Did you ever have to make up your mind?
Pick up on one and leave the other behind? — The Lovin’ Spoonful
The current situation in the technical communication world reminds me of this great old song from The Lovin’ Spoonful. We’ve got two attractive technologies competing for our attention: social media and structured, intelligent content (PDF).
We were getting all set to start a long-term relationship with structured content, when along came social media and we lost our heads.
We’re attracted to both for good reasons; each addresses a set of significant problems. Structured content and XML are so far unequaled for manipulating, reusing, combining, and publishing content. And social media, especially wikis, satisfies the need for humans to interact effectively and efficiently.
The dilemma is that even though they address distinctly different sets of problems, with little overlap, it is surprisingly difficult to take advantage of both methodologies with a unified set of tools.
The Case for Structured Content
Structured content arguably improves overall productivity, but it does so by focusing almost exclusively on production, not writing. You should be able to write less content overall if you’re really good about reuse (PDF) and re-purposing, and that is a production gain. And, you can gain productivity in your back-end processing through single-sourcing.
However, you are not likely to increase “the amount of useful and unique content created in a given amount of time.” That is, your writing productivity is not likely to increase and may even decrease. This is likely to be the case even if you’re moving from a WYSIWYG environment, and writers no longer need to worry about formatting.
The Case for Social Media
On the other hand, social media, especially wikis, directly address writer productivity. Consider how much easier it is to author content with multiple writers, review and edit content, and bring in collaborators, when you’re using a wiki. And, most wikis are much easier to use than even the best structured XML editors.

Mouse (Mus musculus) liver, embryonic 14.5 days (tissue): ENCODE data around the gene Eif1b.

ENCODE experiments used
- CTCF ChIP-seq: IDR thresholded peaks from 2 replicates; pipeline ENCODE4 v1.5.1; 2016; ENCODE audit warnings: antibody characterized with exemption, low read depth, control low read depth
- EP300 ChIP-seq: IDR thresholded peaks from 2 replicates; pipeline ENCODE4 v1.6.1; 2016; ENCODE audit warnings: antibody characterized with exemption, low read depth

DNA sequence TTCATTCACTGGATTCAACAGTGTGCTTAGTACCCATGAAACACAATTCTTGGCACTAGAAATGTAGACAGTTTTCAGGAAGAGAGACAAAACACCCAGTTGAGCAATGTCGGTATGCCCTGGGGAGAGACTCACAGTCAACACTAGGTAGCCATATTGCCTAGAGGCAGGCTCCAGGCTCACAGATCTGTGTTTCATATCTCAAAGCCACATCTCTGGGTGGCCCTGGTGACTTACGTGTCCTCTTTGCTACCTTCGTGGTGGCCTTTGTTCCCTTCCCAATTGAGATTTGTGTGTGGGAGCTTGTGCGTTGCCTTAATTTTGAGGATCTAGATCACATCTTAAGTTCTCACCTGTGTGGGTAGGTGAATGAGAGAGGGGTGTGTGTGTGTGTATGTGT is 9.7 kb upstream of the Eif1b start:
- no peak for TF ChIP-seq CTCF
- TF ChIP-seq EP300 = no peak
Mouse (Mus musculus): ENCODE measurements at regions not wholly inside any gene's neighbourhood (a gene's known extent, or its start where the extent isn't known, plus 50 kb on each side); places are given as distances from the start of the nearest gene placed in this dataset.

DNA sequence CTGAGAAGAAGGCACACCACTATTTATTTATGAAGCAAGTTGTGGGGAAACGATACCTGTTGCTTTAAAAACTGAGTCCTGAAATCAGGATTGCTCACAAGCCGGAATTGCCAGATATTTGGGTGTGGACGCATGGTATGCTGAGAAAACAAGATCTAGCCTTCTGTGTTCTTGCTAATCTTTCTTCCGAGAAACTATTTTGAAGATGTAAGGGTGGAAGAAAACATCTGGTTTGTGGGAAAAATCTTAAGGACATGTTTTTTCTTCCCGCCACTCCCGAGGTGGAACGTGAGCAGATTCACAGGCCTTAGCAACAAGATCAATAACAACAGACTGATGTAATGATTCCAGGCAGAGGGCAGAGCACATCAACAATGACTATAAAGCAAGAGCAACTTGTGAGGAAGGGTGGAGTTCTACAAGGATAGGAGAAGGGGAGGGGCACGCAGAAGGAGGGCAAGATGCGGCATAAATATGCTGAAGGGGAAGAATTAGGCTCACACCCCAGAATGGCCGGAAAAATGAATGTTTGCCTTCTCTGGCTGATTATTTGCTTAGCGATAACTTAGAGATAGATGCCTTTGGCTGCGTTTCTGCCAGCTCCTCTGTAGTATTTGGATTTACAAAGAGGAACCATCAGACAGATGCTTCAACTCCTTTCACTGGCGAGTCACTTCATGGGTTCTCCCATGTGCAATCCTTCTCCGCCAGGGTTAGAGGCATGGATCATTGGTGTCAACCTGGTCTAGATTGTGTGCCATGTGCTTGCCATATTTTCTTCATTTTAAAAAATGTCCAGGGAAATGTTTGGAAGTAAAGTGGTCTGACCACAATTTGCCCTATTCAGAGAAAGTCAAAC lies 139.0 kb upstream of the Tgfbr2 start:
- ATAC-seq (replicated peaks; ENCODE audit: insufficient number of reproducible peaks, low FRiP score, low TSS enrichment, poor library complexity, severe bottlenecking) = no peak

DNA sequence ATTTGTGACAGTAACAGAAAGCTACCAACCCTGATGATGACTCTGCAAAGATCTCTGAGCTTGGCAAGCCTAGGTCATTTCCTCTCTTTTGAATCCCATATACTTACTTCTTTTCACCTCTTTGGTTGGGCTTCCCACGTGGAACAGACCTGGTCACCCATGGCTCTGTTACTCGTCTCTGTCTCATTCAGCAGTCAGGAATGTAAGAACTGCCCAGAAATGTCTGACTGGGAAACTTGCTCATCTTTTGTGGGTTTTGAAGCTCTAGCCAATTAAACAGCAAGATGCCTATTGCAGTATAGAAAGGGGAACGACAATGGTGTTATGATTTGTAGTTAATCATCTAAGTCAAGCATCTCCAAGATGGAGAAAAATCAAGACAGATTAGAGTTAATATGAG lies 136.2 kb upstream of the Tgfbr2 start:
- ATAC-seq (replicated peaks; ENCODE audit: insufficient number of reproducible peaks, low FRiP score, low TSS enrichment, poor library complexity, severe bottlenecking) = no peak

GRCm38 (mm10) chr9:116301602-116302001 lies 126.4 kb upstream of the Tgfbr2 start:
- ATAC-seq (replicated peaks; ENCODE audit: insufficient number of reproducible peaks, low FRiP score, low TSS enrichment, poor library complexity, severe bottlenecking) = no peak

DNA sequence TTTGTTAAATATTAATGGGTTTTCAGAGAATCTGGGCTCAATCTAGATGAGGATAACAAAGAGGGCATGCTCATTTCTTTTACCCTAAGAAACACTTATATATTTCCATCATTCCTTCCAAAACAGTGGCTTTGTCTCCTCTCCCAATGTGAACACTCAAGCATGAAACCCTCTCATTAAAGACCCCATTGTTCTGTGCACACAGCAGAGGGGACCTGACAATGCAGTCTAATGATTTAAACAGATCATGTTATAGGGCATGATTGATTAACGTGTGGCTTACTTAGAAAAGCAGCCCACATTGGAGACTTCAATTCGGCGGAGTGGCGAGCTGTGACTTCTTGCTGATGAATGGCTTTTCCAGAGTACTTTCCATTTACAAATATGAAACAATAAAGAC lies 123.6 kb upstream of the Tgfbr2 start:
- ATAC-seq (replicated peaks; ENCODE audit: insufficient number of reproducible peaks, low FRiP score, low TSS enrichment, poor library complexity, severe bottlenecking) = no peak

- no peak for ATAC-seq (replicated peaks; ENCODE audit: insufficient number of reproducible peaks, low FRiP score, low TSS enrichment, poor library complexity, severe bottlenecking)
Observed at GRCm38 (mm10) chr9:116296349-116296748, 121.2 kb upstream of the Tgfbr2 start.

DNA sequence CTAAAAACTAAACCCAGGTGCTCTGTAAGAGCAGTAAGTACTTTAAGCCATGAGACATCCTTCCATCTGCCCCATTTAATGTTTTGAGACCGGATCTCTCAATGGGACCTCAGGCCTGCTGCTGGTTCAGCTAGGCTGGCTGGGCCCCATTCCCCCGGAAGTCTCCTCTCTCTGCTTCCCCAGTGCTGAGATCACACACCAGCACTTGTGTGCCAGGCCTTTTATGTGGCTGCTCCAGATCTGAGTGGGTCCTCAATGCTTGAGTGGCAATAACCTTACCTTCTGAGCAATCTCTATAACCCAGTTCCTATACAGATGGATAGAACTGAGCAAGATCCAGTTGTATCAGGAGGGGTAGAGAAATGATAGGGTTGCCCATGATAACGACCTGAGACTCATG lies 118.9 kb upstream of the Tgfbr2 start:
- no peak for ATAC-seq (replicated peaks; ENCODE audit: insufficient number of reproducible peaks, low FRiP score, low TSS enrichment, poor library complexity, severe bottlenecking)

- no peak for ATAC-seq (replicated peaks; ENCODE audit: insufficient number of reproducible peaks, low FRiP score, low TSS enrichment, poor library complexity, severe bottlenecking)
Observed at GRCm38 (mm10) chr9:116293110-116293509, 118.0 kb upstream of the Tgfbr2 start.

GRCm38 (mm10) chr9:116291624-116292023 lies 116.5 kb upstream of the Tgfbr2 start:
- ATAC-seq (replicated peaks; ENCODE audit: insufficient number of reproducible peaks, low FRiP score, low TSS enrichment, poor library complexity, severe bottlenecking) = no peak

However, with the current technology, wikis are not particularly good at structure; in fact, in my experience they are miserable at structure. If you’re lucky, you can export HTML, and if you’re really lucky, you can export XML (I’m working with one right now that looks promising), but I have yet to find a wiki that will handle XML in a native form (NB: There are lots of wikis around, and I would really like to be proven wrong on this point, so please post a reply if you know of a such a beast). That means that with current tools there will be an “export break” between your editing environment and your production environment.
What’s a Writer to do?
At the moment, we are forced to make up our mind and say yes to one and leave the other behind. But, it shouldn’t be that way. Unlike the dating world, there is no inherent reason to force a choice. The two approaches are complementary and could be combined with the right tools. It just hasn’t happened, yet.
There are workarounds. XML Press has been successful at developing publications using an HTML-based wiki with a DocBook XML back-end, but we still have an export break as we move a publication from wiki-based authoring to XML-based processing. And there are encouraging signs with the development of browser-based XML editors like Xopus and DITA Storm, but we still could use a true integration of an XML content management system and a capable XML-aware wiki front end.
About the Author
Richard L. Hamilton is Founder and Publisher of XML Press, which is dedicated to producing high quality, practical publications for technical communicators, managers, and marketers. Richard is the author of Managing Writers: A Real-World Guide to Managing Technical Documentation, and editor of the 2nd edition of Norm Walsh’s DocBook: The Definitive Guide, published in collaboration with O’Reilly Media in 2010.